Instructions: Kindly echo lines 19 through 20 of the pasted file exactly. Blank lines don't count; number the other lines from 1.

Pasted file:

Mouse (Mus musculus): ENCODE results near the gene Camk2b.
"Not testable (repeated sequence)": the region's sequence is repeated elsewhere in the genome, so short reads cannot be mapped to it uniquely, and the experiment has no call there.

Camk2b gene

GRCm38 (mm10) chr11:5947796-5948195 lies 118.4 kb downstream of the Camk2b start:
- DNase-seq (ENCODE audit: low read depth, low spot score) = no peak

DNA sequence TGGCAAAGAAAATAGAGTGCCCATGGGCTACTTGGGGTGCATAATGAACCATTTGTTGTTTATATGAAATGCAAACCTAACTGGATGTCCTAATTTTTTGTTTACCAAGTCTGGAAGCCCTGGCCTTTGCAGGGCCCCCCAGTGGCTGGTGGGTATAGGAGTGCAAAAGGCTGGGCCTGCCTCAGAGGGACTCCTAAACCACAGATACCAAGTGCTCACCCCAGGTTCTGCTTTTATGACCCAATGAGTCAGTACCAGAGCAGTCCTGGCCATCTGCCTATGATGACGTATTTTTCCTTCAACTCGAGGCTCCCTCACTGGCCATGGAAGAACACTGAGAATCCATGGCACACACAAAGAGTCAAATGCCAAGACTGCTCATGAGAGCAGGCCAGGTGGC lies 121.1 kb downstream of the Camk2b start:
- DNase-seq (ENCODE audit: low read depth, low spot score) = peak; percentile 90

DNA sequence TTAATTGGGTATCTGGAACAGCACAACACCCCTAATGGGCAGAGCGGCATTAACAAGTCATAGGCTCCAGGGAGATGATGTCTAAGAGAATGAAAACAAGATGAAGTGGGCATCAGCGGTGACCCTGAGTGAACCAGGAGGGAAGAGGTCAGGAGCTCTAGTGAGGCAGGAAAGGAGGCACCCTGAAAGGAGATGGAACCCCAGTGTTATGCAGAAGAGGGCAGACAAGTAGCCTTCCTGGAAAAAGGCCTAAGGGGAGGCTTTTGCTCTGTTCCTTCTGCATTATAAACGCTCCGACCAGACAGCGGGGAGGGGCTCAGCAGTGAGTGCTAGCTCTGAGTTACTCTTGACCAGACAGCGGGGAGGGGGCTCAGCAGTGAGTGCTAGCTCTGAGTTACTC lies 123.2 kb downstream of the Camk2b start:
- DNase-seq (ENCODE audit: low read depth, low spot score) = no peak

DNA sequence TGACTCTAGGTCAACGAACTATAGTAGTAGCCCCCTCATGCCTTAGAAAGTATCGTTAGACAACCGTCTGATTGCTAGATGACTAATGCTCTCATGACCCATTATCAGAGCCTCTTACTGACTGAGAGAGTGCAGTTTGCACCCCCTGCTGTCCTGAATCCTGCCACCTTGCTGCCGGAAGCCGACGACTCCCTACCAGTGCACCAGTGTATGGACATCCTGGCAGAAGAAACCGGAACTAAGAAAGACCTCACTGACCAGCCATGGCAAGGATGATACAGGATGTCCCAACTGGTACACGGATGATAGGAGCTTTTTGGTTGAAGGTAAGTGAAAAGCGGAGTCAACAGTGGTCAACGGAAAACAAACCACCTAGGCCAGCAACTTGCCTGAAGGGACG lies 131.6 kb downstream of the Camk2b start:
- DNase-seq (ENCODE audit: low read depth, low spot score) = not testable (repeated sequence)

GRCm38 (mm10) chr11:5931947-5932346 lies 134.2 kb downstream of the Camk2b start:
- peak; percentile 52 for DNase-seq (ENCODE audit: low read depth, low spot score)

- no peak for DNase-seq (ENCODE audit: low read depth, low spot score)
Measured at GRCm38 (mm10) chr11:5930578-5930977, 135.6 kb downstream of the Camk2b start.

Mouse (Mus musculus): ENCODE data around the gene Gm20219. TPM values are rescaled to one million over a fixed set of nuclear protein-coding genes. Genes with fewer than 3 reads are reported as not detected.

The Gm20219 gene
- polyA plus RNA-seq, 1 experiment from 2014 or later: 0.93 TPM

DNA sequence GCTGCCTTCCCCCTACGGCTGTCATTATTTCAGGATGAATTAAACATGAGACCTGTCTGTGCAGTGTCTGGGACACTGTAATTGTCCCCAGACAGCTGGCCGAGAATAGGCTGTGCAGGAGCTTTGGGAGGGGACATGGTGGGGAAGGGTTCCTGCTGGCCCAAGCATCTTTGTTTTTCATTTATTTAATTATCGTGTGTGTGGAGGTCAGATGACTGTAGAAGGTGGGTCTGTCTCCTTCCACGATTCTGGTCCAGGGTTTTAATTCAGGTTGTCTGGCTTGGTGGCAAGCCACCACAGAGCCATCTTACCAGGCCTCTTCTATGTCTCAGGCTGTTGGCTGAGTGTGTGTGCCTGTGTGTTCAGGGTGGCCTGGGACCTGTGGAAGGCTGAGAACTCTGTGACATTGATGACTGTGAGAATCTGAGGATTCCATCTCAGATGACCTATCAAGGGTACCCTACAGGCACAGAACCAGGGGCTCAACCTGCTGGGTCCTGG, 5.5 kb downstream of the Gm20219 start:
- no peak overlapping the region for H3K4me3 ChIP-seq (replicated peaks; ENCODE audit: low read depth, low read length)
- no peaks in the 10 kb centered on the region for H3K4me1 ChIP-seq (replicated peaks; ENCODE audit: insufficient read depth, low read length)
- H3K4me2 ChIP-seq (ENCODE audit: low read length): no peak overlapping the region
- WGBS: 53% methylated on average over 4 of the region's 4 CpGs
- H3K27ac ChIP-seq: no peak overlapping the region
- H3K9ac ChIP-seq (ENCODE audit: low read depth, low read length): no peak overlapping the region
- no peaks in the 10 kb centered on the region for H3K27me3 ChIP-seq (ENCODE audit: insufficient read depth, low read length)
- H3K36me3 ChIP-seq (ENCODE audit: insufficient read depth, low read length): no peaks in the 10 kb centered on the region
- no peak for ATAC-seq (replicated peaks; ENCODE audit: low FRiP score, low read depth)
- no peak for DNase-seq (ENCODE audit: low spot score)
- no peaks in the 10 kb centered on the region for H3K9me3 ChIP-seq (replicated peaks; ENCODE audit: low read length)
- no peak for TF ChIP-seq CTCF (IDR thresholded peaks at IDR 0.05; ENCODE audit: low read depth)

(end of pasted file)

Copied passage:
DNA sequence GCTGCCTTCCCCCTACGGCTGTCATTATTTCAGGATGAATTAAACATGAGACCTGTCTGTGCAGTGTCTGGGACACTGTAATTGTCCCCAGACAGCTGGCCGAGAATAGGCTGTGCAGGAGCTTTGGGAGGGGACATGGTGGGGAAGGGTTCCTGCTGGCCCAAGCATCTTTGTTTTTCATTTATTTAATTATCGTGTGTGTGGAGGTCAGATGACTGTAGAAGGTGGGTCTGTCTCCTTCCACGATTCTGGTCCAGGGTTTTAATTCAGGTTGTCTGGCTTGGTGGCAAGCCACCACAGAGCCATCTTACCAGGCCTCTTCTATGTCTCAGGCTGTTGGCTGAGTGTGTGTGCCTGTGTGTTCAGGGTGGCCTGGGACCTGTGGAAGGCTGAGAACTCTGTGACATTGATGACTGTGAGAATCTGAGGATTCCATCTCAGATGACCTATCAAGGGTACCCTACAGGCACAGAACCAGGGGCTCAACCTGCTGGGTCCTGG, 5.5 kb downstream of the Gm20219 start:
- no peak overlapping the region for H3K4me3 ChIP-seq (replicated peaks; ENCODE audit: low read depth, low read length)